Britain must lead calls for simpler, more certain tax regimes
December 3, 2013
Mark wrote the following article for this morning’s Daily Telegraph. To read it on their website, click the link http://www.telegraph.co.uk/finance/personalfinance/consumertips/tax/10489000/Corporation-tax-is-no-longer-fit-for-purpose.html
One would be easily forgiven for believing that in recent years, tax competition has acquired pariah status in the global economy.
The much-vaunted crackdown on multinational tax avoidance, the fresh attempt to regulate corporate transfer payments and the likely impact of the rolling out of the Foreign Account Tax Compliance Act genuinely means that those who wish to evade their obligations by arbitraging the complex labyrinth of global tax networks will find life much more difficult in the future. The spirit of the age is for national governments to side with ‘the little people’ against the lobbying power of global banks, corporate and tax havens.
However, amidst all the furore, we need to recognise that it is competition, and competition alone, that acts to bear down on the overall tax burden afflicting individuals and small businesses alike.
In truth, nowhere has there been a more inconsistent approach to this issue than from the UK coalition government. For once this owes little to any ideological splits between its Conservative and Liberal Democrat elements.
Instead, having proudly placed multinational tax avoidance ‘at the heart of the G8 agenda’ last June in Northern Ireland and earlier in the year at Davos by lecturing the Amazons, Starbucks and Googles over their highly publicised arrangements, the Prime Minister has simultaneously been making a robust case for favourable tax competition to benefit UK plc. He is right to do so.
Take the persistent and consistent reduction in UK corporation tax, now down to an eye-catching 20%. This has been expressly designed to enhance our relative competitiveness and attract (in the case of WPP, luring the firm back from Ireland) leading international corporations to domicile themselves here. The ‘patent box’, an explicit intellectual property tax break, has been aggressively targeting research and development investment to these shores…expressly at others’ expense. Next came George Osborne’s now fabled trip to China. Standing amongst the skyscrapers of Pudong (the sparkling new financial district of Shanghai, a kind of Canary Wharf on steroids) he announced a drive to allow the City of London to become the hub for Chinese financial investment, even daring to utter the words ‘light-touch’ in describing the regulatory burden he intends to impose upon newcomers.
This is all exciting stuff.
It is also an implicit recognition that a sustainable, lasting economic recovery cannot be built upon continued cheap credit and a renewed fillip in the housing market. The only way to encourage investment into the UK economy is to provide incentives and open the door to genuine competition in an intensely globalised corporate environment.
The trouble is that tax competition is the unique selling point of the offshore financial centres that in its rhetoric the coalition has done so much to condemn. The danger amidst the pragmatic approach to these matters is that the Prime Minister and Chancellor have laid themselves open to accusations of adopting a duplicitous policy when it comes to global tax affairs. We may still need friends close to home on the international stage, so whilst perfidious Albion holds sway amongst the future global economic powerhouses the UK needs to watch its back closer to home.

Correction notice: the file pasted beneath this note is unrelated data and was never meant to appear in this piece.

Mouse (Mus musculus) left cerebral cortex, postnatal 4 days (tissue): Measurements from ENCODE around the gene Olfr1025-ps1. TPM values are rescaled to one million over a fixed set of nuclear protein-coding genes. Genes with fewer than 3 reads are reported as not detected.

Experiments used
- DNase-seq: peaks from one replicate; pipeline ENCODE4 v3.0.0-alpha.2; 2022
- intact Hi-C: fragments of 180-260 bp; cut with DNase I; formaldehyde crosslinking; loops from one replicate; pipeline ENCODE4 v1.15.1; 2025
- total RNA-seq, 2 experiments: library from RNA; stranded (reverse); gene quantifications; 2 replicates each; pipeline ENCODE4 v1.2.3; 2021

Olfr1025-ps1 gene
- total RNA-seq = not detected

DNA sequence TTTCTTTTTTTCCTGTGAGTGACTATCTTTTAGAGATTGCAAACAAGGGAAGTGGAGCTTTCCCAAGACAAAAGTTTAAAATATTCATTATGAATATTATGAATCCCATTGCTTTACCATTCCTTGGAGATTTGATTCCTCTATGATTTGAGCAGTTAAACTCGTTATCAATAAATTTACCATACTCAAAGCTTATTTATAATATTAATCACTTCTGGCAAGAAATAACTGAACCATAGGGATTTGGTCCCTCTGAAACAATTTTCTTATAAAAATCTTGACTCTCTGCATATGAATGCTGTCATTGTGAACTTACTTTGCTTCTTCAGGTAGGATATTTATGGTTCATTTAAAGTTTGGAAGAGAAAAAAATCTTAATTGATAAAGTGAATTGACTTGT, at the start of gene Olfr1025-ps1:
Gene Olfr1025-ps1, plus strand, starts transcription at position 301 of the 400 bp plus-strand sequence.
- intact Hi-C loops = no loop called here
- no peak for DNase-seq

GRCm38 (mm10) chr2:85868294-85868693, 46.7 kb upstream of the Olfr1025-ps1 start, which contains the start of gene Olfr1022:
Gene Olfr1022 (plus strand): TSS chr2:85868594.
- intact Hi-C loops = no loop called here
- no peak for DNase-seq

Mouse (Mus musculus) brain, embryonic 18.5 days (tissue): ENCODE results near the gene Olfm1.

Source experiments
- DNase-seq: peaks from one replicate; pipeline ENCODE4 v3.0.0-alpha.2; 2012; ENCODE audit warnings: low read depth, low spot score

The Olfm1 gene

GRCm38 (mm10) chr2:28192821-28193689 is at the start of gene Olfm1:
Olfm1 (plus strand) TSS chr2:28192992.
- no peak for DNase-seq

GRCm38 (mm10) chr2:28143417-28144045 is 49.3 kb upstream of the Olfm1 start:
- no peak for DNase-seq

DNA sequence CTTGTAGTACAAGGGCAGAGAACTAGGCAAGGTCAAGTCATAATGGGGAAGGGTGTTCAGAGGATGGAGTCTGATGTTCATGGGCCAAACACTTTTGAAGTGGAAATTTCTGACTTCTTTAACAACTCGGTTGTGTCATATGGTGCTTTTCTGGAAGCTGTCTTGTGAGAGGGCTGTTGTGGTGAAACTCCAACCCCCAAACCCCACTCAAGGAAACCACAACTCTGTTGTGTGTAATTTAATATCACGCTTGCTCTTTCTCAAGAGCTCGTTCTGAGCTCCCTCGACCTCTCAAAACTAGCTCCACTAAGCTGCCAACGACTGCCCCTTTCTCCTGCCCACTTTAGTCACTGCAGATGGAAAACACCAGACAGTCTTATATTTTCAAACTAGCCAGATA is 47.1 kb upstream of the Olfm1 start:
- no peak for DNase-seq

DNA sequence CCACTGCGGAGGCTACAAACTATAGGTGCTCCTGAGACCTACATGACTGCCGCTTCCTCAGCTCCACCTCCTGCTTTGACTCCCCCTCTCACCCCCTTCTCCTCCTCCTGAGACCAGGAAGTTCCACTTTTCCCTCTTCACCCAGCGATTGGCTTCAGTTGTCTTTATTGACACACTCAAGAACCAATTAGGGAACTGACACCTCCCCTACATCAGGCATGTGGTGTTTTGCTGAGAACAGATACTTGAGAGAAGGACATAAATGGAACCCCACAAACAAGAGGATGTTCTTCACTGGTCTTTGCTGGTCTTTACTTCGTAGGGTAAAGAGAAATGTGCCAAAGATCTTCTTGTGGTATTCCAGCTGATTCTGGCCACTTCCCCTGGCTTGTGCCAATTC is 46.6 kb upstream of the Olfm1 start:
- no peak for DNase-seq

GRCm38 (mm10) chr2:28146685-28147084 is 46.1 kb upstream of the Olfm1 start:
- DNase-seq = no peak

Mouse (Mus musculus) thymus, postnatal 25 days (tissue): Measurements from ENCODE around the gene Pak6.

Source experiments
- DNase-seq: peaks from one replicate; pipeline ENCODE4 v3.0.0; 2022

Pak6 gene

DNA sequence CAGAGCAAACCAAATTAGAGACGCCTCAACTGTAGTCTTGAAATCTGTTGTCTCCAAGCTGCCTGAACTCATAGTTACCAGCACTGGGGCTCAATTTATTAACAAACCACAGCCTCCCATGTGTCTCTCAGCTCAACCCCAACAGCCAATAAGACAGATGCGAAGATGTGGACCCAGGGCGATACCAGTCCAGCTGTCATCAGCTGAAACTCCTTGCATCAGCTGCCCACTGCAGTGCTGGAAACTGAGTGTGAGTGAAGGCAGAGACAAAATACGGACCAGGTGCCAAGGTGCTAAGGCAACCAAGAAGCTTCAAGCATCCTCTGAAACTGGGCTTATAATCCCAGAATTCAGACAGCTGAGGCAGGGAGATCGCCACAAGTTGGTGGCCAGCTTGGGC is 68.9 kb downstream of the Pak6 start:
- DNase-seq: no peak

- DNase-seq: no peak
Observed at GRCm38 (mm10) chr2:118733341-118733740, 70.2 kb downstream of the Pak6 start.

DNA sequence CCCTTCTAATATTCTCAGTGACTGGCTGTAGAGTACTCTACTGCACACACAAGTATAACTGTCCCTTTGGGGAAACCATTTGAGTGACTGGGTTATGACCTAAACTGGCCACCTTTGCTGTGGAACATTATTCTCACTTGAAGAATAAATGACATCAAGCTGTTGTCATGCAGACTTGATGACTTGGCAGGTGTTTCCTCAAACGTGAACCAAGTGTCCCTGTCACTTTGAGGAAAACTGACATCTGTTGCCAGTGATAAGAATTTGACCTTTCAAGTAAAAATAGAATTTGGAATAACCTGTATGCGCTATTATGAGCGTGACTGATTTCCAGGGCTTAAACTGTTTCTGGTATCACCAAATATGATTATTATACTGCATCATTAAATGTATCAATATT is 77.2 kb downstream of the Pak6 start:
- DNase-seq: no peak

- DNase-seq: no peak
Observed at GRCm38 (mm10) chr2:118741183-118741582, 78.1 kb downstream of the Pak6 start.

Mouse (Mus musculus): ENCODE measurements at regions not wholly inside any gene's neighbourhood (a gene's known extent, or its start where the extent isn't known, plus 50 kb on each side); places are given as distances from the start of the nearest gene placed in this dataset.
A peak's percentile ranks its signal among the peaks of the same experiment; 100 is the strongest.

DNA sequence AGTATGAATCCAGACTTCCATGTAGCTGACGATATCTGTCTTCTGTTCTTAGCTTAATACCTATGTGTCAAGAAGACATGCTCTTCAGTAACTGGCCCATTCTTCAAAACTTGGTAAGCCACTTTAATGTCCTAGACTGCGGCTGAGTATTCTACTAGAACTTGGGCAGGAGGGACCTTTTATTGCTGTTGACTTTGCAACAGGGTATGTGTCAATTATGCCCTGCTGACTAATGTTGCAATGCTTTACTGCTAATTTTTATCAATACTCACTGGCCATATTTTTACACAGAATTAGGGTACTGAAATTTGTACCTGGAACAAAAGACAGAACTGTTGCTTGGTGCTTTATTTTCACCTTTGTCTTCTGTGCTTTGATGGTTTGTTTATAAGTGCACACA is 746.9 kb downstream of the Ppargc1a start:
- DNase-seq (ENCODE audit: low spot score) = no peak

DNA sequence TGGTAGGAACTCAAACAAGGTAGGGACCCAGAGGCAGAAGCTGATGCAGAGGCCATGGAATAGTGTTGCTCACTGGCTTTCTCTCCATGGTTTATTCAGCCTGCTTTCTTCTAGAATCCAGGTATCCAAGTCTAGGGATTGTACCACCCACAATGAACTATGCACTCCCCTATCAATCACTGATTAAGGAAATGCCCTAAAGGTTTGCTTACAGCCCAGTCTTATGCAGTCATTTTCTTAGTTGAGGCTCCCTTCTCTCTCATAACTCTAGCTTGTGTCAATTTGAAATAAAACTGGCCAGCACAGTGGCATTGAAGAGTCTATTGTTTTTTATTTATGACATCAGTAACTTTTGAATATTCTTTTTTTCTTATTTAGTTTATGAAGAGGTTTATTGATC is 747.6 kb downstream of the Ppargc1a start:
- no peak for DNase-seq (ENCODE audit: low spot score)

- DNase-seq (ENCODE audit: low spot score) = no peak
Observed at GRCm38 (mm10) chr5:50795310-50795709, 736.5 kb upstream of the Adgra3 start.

Just as Ireland’s low corporation tax rates attracted the jealous gaze of Brussels bureaucrats during that nation’s EU bank bailout, so Britain walks a tightrope in keeping our tax regime competitive without provoking hostile moves from our European partners. As the EU knows, ultimately the UK remains vulnerable to legislative penalty from the continent. While they may be willing to make some concessions to the UK on financial services in light of its overweening importance to our economy, there remains considerable antagonism towards the City. The current legal battle over the EU directive to cap bankers’ bonuses could prove an early battle in a longer war if the UK continues to push the envelope on tax policy.
So the government needs to be clever and it needs to be careful. The move towards lower taxes and the crackdown on so-called aggressive avoidance need not be mutually exclusive. In fact, they can easily be made complementary. Corporation tax is an imperfect levy that adds significant complexity to the system since it triggers endless dispute over what counts as profit. Armies of lawyers and accountants seek to bend definitions to lower tax liabilities. Loopholes are found and exploited. Governments end up introducing innumerable reliefs to aid particular sectors. And so the tax manual expands.
As a result, governments berate companies for following legislation that they themselves have created. Once the media has cottoned on to the avoidance activities of high profile corporations, the path is cleared for arbitrary and retrospective taxation that casts a damaging veil of uncertainty over all business activity.
Several recent studies have indicated that the real cost of corporation tax tends to be shouldered primarily by employees (such that countries with lower rates of the levy end up with higher wages and, as a corollary, higher income tax receipts). As such, the case for reducing, reforming or even removing this tax only increases.
We need to hear less from our political class about morality and see instead Britain leading calls for greater international commitment to simpler, more certain tax regimes as the key to solving the wide scale anti-avoidance issue. In actively reducing business levies, the UK’s choice should be presented as an implicit recognition that in today’s globalised economy corporation tax is no longer fit for purpose.